Tangeritin information by Ray Sahelian, M.D.
March 12 2016

Tangeritin is one of the Citrus bioflavonoids and plays a role, like many flavonoids, in reducing the risk for certain cancers. Tangeritin has also shown promise in protecting nerve cells.

Sytrinol has polymethoxylated flavones (PMFs) that decrease apoprotein B, a structural protein needed for endogenous synthesis of LKL cholesterol. PMFs (tangeritin and nobiletin) decrease diacylglycerol acetyl transferase, a liver enzyme needed for endogenous synthesis of triblycerides. Sytrinol has been promoted for those with cholesterol issues.

Tangeritin and cancer
Treatment of metastatic melanoma B16F10 by the flavonoids tangerotin, rutin, and diosmin.
J Agric Food Chem. 2005. Pathology Department, Faculty of Medicine, University of Murcia, 30100 Espinardo, Murcia, Spain.
Melanoma is one of the most frequently metastasizing malignant neoplasias. This study examines an experimental model of pulmonary metastasis and the B16F10 cell subline, highly metastatic in the lung. Antimetastatic effects of the flavonoids tangeritin, rutin, and diosmin were analyzed, and at the same time an analysis of the metastatic activity of ethanol was performed, considered to be necessary because it is used as a vehicle for administering the flavonoids. The greatest reduction in the number of metastatic nodules (52%) was obtained with diosmin. Rutin- and tangeritin treated groups also showed reductions of the same index compared with the ethanol group. It would seem that structural factors would better explain these results and the antimetastatic activity of each flavonoid and the respective metabolites.

Breast cancer suppression
Biochimie. 2013. Chemotherapeutic effect of tangeritin, a polymethoxylated flavone studied in 7, 12-dimethylbenz(a)anthracene induced mammary carcinoma in experimental rats. The results of the present study clearly indicate that it significantly suppresses DMBA induced breast cancer in rats.

Tangeritin Research
A safety study of oral tangeretin and xanthohumol administration to laboratory mice.
In Vivo. 2005.
The detection of molecular targets for flavonoids in cell signalling has opened new perspectives for their application in medicine. Both tangeretin, a citrus methoxyflavone, and xanthohumol, the main prenylated chalcone present in hops (Humulus lupulus L.), act on the mitogen-activated protein kinase pathway and await further investigation for administration in vivo. A safety study was designed in laboratory mice orally administered concentrates of purified tangeretin (1 x 10(-4) M) or xanthohumol (5 x 10(-4) M) at libitum for 4 weeks. Blood samples were collected for the analysis of a variety of haematological and biochemical parameters. A reduction of the circulating lymphocyte number was noticed for tangeretin, while all other parameters were unaffected by treatment with either tangeretin or xanthohumol. The parameters encompassed an integrity check of the following tissues and organs: bone marrow, liver, exocrine pancreas, kidneys, muscles, thyroid, ovaries and surrenal cortex. Furthermore, no differences were noted in the metabolism of proteins, lipids, carbohydrates and uric acid, as well as in ion concentrations. All data indicate that oral administration of tangeretin or xanthohumol to laboratory mice does not affect major organ functions and opens the gate for further safety studies in humans.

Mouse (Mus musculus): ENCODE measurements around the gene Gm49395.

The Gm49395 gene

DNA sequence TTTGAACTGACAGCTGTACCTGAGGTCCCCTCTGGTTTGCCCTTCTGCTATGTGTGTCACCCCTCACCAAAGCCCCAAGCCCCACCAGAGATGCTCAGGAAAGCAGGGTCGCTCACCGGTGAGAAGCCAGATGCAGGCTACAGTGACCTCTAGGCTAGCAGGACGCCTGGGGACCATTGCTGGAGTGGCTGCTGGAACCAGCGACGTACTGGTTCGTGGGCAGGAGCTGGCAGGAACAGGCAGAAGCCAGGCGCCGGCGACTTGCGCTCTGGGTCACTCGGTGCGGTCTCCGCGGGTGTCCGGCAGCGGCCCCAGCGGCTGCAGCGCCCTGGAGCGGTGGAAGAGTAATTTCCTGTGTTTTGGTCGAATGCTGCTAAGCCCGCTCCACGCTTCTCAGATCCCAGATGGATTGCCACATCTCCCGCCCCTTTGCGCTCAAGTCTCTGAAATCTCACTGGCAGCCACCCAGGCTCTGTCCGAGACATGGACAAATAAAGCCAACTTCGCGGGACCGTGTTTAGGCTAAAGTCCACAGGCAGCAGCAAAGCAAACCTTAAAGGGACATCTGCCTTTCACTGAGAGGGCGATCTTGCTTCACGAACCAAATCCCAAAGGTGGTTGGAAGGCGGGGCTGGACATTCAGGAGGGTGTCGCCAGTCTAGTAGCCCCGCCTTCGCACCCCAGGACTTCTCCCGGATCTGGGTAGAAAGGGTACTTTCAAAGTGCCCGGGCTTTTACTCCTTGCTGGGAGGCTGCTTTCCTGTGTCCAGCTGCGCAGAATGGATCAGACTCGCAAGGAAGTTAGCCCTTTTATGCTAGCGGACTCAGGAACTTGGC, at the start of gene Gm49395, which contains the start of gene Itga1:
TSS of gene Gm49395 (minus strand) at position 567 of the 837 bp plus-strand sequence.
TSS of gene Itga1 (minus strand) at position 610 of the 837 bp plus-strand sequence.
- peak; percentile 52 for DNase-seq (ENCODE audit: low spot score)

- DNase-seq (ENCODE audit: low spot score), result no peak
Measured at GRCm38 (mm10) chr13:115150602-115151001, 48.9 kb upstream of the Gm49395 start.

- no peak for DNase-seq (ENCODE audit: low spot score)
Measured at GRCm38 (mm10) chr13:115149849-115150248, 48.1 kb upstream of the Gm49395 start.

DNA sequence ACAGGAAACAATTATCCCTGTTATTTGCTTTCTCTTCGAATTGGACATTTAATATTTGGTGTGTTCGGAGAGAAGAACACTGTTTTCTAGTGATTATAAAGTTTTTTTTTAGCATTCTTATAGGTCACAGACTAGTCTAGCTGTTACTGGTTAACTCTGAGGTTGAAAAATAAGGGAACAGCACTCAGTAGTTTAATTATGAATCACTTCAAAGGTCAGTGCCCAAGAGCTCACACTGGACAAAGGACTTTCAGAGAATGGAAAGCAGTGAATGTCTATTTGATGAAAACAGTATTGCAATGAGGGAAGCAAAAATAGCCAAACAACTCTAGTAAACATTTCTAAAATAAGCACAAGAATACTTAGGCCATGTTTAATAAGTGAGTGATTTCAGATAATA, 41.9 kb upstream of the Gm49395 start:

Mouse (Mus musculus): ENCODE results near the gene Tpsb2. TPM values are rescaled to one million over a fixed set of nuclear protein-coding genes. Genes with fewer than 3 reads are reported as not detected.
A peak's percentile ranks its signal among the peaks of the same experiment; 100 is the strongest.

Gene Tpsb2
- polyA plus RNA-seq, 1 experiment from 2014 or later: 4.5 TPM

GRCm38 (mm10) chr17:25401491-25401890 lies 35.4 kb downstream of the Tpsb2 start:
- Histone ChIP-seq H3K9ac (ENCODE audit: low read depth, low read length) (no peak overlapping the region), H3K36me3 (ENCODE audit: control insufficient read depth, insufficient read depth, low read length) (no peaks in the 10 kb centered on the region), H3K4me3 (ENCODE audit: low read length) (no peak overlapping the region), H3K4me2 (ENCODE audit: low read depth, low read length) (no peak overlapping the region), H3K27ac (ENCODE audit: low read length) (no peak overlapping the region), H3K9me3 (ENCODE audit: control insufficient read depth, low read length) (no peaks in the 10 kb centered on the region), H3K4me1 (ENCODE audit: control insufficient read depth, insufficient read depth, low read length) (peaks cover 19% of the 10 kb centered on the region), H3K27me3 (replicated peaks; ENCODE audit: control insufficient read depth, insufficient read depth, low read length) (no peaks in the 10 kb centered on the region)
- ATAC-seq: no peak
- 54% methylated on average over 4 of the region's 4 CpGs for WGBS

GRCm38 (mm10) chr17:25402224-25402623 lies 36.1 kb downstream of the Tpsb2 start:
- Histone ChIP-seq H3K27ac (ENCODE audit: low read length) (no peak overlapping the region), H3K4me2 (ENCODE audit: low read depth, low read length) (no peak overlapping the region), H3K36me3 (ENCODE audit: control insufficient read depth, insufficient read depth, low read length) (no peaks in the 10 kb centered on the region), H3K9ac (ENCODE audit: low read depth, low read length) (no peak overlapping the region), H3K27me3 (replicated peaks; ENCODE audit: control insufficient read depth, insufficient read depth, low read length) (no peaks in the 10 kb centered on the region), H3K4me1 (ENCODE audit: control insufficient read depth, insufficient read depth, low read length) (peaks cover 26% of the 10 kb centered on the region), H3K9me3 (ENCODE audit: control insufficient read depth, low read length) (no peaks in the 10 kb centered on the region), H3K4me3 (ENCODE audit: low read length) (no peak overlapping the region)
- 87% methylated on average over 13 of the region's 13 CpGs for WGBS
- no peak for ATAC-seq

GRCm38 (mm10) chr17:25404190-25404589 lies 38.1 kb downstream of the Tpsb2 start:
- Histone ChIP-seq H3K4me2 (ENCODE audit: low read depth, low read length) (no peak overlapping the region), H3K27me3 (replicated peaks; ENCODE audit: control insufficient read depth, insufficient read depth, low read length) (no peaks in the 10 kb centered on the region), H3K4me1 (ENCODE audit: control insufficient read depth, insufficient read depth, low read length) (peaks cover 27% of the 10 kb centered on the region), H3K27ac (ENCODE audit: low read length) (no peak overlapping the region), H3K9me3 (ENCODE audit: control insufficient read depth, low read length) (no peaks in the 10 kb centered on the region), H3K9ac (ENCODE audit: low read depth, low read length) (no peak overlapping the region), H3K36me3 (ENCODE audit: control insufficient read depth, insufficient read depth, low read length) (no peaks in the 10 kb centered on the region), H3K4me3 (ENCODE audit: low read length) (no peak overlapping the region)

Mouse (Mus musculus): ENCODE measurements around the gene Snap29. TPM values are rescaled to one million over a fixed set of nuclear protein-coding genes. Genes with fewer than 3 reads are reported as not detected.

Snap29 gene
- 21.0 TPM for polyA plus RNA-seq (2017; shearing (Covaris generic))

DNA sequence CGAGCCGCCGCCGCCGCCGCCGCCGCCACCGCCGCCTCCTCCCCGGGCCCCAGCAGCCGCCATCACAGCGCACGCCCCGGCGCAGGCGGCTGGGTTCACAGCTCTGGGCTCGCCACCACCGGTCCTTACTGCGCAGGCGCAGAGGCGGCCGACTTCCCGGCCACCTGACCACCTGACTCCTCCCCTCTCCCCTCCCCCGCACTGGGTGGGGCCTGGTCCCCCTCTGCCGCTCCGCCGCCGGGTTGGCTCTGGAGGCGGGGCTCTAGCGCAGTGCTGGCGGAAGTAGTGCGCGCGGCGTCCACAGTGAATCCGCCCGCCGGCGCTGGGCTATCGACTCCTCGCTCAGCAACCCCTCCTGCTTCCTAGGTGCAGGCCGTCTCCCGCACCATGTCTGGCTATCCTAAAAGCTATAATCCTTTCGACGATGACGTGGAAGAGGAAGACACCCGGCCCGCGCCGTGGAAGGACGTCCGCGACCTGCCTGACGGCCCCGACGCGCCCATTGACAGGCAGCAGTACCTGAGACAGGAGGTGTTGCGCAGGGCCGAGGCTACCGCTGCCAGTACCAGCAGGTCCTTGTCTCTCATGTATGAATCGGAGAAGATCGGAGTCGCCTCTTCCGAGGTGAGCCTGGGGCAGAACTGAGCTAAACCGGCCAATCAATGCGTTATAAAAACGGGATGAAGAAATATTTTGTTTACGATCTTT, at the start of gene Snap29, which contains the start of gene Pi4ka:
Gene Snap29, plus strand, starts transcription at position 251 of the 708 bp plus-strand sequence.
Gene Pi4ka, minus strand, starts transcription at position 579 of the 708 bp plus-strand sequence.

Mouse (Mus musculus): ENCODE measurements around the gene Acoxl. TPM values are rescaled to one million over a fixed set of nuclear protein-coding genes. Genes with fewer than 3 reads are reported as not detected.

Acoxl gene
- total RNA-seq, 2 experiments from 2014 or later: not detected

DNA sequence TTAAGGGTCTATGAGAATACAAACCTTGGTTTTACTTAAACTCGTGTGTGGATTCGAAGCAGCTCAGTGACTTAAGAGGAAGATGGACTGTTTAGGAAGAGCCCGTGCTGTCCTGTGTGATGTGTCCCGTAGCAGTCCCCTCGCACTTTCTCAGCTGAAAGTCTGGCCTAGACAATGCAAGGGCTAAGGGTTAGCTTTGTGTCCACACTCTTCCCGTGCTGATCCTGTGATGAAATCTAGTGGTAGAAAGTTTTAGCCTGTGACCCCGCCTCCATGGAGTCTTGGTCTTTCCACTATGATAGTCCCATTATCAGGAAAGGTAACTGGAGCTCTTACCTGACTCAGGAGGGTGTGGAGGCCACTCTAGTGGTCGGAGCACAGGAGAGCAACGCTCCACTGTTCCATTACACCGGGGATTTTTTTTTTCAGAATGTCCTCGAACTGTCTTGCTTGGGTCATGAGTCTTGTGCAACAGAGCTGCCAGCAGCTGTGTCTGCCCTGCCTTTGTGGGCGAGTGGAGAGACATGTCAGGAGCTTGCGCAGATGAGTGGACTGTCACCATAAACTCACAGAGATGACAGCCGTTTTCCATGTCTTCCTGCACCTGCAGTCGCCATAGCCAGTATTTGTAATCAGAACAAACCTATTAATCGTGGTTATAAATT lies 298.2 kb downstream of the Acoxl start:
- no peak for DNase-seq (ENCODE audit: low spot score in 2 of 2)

Tangeretin inhibits extracellular-signal-regulated kinase (ERK) phosphorylation.
FEBS Lett. 2005.
Tangeretin is a methoxyflavone from citrus fruits, which inhibits growth of human mammary cancer cells and cytolysis by natural killer cells. Attempting to unravel the flavonoid's action mechanism, we found that it inhibited extracellular-signal-regulated kinases 1/2 (ERK1/2) phosphorylation in a dose- and time-dependent way. In human T47D mammary cancer cells this inhibition was optimally observed after priming with estradiol. The spectrum of the intracellular signalling kinase inhibition was narrow and comparison of structural congeners showed that inhibition of ERK phosphorylation was not unique for tangeretin. Our data add tangeretin to the list of small kinase inhibitors with a restricted intracellular inhibition profile.

Tissue distribution and neuroprotective effects of citrus flavonoid tangeretin in a rat model of Parkinson's disease.
Neuroreport. 2001.
Neuroprotective effects of a natural antioxidant tangeritin, a citrus flavonoid, were elucidated in the 6-hydroxydopamine (6-OHDA) lesion rat model of Parkinson's disease (PD), after bioavailability studies. Following the chronic oral administration (10 mg/kg/day for 28 days), significant levels of tangeritin were detected in the hypothalamus, striatum and hippocampus. These studies, for the first time, give evidence that tangeritin crosses the blood-brain barrier. The significant protection of striato-nigral integrity and functionality by tangeritin suggests its potential use as a neuroprotective agent.

Food Chem Toxicol. 2014. Hesperidin, nobiletin, and tangeretin are collectively responsible for the anti-neuroinflammatory capacity of tangerine peel (Citri reticulatae pericarpium). Inhibiting microglial activation-mediated neuroinflammation has become a convincing target for the development of functional foods to treat neurodegenerative diseases. Tangerine peel (Citri reticulatae pericarpium) has potent anti-inflammatory capacity; however, its anti-neuroinflammatory capacity and the corresponding active compounds remain unclear. Overall, tangerine peel possesses potent anti-neuroinflammatory capacity, which is attributed to the collective effect of hesperidin, nobiletin, and tangeretin.